Joshua 17:16-18 (generalizable). For if at last we come to perfection, then the Canaanite is said to have been exterminated by us and handed over to death [through the mortification of the flesh]... to clear the woodland that is in us means cutting useless and unfruitful trees out of us so as to renew it so that we can reap fruit “thirtyfold and sixtyfold and a hundredfold” (Mt 13:8,23) from it. (Origin)

Joshua 20:1-9. The refugee cities. The length of the sentence only makes sense as a prophecy of Christ . (St. Ambrose of Milan). St. Jerome points out that sins committed in ignorance are still sinful.

Joshua 22:32-34. The purpose of the temple is suspected, clarified, then celebrated.

Joshua 24:12. God used wasps?! (St. Augustine gives literal and symbolic meanings)

Joshua 23: 12, 13 & 16. Joshua warns the people vs. intermarriage (do you remember Balaam?).

Joshua 24: 14-28. Joshua warns the people about idolatry. What does the stone symbolize?

[A Note on Bashan and the giants of the coast? Maybe later.]

Judges 2. A summary of what is to come.

From St. John Cassius (on why the conquest was not done by God all at once).

And if we may illustrate the incomparable mercy of our Creator from something earthly, not as being equal in kindness but as an illustration of mercy: if a tender and anxious nurse carries an infant in her bosom for a long time in order sometime to teach it to walk, and first allows it to crawl, then supports it that by the aid of her right hand it may lean on its alternate steps, presently leaves it for a little and if she sees it tottering at all, catches hold of it and grabs at it when falling, when down picks it up, and either shields it from a fall or allows it to fall lightly, and sets it up again after a tumble, but when she has brought it up to boyhood or the strength of youth or early manhood, lays upon it some burdens or labors by which it may be not overwhelmed but exercised, and allows it to vie with those of its own age; how much more does the heavenly Father of all know whom to carry in the bosom of his grace, whom to train to virtue in his sight by the exercise of free will, and yet he helps him in his efforts, hears him when he calls, leaves him not when he seeks him, and sometimes snatches him from peril even without his knowing it.

Ending prayer/hymn: Shine, shine, O new Jerusalem! / The glory of the Lord has shone on thee. / Exult now, and be glad, O Zion! / Be radiant, O pure Theotokos, / in the Resurrection of thy Son!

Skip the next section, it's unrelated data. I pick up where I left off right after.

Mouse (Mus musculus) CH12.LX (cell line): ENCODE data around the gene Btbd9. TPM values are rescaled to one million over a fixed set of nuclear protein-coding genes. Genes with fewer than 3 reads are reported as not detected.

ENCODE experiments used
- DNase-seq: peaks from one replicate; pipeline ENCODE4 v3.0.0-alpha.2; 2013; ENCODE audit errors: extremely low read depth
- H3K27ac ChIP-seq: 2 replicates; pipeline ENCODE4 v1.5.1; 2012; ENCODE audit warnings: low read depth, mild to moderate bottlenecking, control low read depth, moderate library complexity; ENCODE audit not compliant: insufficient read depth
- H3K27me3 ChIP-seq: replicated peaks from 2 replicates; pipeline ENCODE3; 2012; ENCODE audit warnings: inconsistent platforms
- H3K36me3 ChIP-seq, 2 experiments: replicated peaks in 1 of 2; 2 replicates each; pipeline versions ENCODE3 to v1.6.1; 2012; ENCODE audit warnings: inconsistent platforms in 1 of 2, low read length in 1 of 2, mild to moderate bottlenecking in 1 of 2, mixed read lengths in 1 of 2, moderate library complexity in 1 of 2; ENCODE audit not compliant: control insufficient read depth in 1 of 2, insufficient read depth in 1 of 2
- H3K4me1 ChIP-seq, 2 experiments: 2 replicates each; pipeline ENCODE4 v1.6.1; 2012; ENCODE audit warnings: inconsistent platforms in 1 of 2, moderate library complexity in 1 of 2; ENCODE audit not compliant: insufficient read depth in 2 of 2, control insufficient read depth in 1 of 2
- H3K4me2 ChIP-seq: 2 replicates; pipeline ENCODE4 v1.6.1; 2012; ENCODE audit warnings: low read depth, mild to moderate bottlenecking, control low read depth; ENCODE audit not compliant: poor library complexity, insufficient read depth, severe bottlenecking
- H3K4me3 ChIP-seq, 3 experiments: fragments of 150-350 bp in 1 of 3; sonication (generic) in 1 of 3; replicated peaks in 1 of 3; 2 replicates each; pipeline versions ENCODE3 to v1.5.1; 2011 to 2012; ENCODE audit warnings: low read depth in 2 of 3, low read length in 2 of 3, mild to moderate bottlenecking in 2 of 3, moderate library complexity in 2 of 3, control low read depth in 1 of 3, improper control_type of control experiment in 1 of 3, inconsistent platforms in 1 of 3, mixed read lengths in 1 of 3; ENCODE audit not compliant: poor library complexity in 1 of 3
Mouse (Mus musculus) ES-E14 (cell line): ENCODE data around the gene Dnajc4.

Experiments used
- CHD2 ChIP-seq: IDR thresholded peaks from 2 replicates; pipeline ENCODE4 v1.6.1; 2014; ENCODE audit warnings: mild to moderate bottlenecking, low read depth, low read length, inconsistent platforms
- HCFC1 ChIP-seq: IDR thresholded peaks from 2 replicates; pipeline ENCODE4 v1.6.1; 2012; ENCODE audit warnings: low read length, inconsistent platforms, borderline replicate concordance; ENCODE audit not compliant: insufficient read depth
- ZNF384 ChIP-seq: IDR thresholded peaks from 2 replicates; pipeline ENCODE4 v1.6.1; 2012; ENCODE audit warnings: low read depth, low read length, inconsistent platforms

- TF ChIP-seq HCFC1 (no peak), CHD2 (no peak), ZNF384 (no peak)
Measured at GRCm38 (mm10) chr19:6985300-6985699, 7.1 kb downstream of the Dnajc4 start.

Next Week: Let's meet some Judges!!!

Bibliography

Franke, J. R. (Ed.). (2005). Old Testament IV: Joshua, Judges, Ruth, 1–2 Samuel. Downers Grove, IL: InterVarsity Press.

Heiser, M. S. (2015). The Unseen Realm: Recovering the Supernatural Worldview of the Bible (First Edition, p. 205). Bellingham, WA: Lexham Press. Chapter 25.

Direct download: 20180508-JoshuasTidbits.mp3
Category:Orthodox Podcast -- posted at: 12:00pm EDT

Homily on Sowing
St. John 4:5-42

The metaphor of agriculture.

1 (Introduction). You have to reap when the crop is ready. If it's ready and you don't reap it – what happens?

  • Something – or someone – else will reap it (e.g. birds w/ blueberries)

  • It spoils.

  • It does not make it to the reaping floor where it can be transformed into its greatest and intended use/purpose

2. (The Word) The Samaritans were a crop that was ready for the harvest.

St. Cyril of Alexandria

The spiritual sowing indicates those who tilled beforehand by the voice of the prophets. The multitude of spiritual ears is those brought to the faith that is shown through Christ. But the harvest is white, in other words, already ripe for faith, and confirmed toward a godly life. But the sickle of the reaper is the glittering and sharp word of the apostle, cutting away the hearers from the worship according to the law and transferring them to the floor, that is, to the church of God. There, they are bruised and pressed by good works and shall be set forth as pure wheat worthy of the divine harvest.